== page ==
The course is part of these learning paths
Machine learning is a big topic. Before you can start to use it, you need to understand what it is, and what it is and isn’t capable of. This course is part one of the module on machine learning. It starts with the basics, introducing you to AI and its history. We’ll discuss the ethics of it, and talk about examples of currently existing AI. We’ll cover data, statistics and variables, before moving onto notation and supervised learning.
Part two of this two-part series can be found here, and covers unsupervised learning, the theoretical basis for machine learning, model and linear regression, the semantic gap, and how we approximate the truth.
If you have any feedback relating to this course, please contact us at email@example.com.
- In this video, I would like to talk about Artificial Intelligence. The history, the uses, and some concerns we may have regarding the techniques of AI. So let's start with the term Artificial Intelligence. Perhaps, to give us some insight into what the term means, we should consider two ways a system may be artificial intelligent. So, the two ways are that the system may be weakly artificial intelligent, or strong, or strongly artificial intelligent. Of course, talking about computers as a side issue, what do we mean by computer? Well, we may think such a thing is intuitive, but it actually really isn't. It's actually very hard to define what a computer is. For our purposes, let's just say any system of algorithms or, system of rules. Any system which follows any kind of rule or argument. Okay, so what is it to be weakly, artificial intelligent, or, is it for computing to be that? Well, that's to behave as if you are a human in some specific condition. So, we're talking about systems that follow algorithms. And then the question for us now then, is how are these systems intelligent? What does it mean to be intelligent? So let's talk a little bit about what our goal is. Replicate or reproduce human performance on tasks where we require, let's say, creativity, problem solving and other faculties that we are typically regarded as being Faculties of Intelligence. We're trying to behave, the machine should behave as if it's human in some sense. Now back to weak and strong. So, something is weakly artificially intelligent, if it can solve a problem, if it can replicate human performance on a highly specific task. So weak AI is highly specialized to a specific problem, you ask, you know, you move from a system conveyor belts to a different system. You enter a different postcode that hasn't, you know, or, a different letter style that it hasn't seen before and the whole thing is unusable. What is the alternative? The alternative is to solve a problem generally. Solving, I would actually quite like to use the word here skill or skill acquisition. So, one way we could define strong AI is that it is where machine request skills. A more common way of defining it perhaps is this general so problem solving. The word general here, which is where if I get the machine to solve the remaining problem, what I would hope is that it can solve some other kind of problem Like, you know, the human being if I get them to solve one high specific problem, it isn't that somehow they're only able to do that, you know, exceptionally rare would that be the case because human beings acquire skills and they can solve small variations to problems too.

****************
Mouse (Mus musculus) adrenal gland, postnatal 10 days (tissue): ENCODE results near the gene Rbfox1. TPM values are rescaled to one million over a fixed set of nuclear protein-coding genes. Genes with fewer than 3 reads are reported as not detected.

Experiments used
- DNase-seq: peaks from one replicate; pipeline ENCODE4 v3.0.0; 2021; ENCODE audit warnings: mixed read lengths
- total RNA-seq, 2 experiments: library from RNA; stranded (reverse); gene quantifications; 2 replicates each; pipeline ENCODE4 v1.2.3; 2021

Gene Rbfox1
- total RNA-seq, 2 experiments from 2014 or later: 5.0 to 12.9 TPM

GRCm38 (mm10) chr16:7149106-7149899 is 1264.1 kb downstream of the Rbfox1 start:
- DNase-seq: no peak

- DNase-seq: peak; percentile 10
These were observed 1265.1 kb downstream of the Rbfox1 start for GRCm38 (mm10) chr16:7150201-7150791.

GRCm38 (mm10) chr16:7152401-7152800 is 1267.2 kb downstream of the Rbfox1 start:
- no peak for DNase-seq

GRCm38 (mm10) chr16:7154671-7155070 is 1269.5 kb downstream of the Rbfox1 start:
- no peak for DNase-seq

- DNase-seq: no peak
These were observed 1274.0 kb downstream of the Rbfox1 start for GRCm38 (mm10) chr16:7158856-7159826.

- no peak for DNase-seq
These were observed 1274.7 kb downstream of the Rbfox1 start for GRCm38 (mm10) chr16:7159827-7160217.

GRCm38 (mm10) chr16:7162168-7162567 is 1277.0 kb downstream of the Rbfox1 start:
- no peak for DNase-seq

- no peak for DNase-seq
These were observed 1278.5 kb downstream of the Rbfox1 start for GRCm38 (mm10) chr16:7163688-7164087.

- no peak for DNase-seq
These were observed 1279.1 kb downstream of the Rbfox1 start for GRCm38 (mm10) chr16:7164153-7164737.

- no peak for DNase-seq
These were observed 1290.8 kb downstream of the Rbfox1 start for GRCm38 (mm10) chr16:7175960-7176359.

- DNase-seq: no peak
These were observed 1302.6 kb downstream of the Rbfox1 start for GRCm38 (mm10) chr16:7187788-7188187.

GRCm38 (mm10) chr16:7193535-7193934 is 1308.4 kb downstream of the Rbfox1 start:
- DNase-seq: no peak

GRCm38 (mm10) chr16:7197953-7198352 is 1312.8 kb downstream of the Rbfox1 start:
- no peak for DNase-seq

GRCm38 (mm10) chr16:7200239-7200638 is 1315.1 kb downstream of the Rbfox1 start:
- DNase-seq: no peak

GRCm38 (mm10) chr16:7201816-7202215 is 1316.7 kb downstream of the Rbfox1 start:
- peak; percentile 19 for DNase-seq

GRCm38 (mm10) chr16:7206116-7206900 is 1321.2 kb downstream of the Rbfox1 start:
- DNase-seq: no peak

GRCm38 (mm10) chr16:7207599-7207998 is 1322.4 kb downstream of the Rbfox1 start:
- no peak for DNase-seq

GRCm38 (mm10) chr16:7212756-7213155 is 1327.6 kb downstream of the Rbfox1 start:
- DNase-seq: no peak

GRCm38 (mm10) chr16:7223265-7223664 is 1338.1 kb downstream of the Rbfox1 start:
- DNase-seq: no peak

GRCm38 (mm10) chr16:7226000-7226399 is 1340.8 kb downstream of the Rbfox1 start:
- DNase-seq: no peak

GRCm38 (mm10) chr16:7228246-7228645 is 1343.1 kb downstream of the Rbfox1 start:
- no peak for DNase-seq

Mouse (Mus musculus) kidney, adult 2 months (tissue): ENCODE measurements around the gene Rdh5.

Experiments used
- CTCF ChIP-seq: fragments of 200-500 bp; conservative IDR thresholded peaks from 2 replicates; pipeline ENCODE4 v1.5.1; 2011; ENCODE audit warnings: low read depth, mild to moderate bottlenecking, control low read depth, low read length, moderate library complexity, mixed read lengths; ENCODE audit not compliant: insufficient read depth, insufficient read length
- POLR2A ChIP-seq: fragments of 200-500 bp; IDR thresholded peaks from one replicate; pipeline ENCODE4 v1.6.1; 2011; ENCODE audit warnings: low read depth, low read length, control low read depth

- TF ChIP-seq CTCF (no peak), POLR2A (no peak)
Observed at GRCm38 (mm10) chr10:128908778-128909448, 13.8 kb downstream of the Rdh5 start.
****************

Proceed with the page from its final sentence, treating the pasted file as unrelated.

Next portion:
Michael began programming as a young child, and after freelancing as a teenager, he joined and ran a web start-up during university. Around studying physics and after graduating, he worked as an IT contractor: first in telecoms in 2011 on a cloud digital transformation project; then variously as an interim CTO, Technical Project Manager, Technical Architect and Developer for agile start-ups and multinationals.
His academic work on Machine Learning and Quantum Computation furthered an interest he now pursues as QA's Principal Technologist for Machine Learning. Joining QA in 2015, he authors and teaches programmes on computer science, mathematics and artificial intelligence; and co-owns the data science curriculum at QA.